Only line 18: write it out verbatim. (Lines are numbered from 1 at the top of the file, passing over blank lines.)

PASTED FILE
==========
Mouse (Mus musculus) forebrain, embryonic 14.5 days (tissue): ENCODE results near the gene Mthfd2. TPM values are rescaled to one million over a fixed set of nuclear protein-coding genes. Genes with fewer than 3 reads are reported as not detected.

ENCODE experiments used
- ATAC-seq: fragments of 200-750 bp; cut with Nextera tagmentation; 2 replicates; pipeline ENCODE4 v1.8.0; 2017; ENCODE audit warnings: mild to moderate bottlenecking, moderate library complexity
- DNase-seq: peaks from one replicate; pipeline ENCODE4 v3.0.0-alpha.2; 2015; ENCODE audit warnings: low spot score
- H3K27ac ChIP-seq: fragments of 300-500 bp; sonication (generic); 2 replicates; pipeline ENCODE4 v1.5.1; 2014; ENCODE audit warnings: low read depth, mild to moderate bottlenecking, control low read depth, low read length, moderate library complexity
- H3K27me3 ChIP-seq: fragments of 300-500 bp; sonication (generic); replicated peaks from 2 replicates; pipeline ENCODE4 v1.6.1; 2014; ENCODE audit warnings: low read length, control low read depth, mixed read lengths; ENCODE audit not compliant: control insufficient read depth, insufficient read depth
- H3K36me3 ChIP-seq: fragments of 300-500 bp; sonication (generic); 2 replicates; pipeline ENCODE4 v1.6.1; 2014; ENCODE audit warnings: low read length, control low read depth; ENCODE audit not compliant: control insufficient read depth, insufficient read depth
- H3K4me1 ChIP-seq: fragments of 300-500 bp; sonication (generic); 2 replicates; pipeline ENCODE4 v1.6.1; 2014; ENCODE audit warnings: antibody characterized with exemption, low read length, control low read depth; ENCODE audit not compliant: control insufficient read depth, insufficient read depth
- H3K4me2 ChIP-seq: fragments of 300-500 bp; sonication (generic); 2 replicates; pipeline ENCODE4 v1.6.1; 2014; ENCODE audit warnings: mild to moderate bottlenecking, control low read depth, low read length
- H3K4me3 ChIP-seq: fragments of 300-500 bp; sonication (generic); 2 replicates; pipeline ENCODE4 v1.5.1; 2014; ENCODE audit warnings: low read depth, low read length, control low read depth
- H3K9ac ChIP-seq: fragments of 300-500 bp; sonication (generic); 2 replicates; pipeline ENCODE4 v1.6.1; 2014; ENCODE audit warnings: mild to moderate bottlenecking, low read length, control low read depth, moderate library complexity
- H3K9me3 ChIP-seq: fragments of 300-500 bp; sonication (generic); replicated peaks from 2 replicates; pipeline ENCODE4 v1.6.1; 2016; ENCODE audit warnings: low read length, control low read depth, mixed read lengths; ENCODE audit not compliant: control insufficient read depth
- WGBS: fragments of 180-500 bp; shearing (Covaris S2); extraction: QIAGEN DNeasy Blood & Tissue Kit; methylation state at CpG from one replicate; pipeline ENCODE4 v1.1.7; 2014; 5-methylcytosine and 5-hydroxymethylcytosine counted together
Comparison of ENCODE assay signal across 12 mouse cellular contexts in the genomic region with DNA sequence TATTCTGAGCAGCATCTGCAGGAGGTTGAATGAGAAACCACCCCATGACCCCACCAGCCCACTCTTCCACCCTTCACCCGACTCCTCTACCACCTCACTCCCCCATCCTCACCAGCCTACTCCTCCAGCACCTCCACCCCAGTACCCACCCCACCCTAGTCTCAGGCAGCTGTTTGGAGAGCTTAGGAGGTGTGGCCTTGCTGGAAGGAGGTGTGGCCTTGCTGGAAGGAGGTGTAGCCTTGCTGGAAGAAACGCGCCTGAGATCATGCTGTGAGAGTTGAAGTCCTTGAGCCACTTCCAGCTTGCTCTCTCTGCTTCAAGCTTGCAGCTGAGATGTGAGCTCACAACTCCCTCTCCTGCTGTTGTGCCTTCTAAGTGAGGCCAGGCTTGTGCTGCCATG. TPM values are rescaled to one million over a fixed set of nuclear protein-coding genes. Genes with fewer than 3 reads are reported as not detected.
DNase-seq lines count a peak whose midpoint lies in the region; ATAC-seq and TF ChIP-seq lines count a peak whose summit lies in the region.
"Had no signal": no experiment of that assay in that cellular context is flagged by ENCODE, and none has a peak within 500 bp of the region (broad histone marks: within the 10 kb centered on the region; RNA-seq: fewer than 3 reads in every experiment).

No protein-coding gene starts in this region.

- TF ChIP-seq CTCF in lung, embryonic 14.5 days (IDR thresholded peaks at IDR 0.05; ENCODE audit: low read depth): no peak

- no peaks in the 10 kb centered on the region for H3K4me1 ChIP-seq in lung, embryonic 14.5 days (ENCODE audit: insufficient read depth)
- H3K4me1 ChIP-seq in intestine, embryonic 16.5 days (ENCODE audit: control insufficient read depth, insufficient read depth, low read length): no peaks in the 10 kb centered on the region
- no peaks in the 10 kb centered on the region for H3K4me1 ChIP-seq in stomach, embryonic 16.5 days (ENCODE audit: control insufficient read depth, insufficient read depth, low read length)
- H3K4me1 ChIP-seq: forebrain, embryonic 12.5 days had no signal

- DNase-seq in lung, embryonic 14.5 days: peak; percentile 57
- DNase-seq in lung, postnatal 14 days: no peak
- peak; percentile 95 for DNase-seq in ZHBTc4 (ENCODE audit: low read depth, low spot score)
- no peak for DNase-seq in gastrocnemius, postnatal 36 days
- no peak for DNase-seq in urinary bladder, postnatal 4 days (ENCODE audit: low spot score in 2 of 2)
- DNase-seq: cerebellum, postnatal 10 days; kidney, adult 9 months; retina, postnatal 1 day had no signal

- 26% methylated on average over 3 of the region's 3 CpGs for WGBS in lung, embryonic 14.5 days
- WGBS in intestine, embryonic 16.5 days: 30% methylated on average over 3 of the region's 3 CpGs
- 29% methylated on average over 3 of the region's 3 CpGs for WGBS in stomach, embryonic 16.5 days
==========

- TF ChIP-seq CTCF in lung, embryonic 14.5 days (IDR thresholded peaks at IDR 0.05; ENCODE audit: low read depth): no peak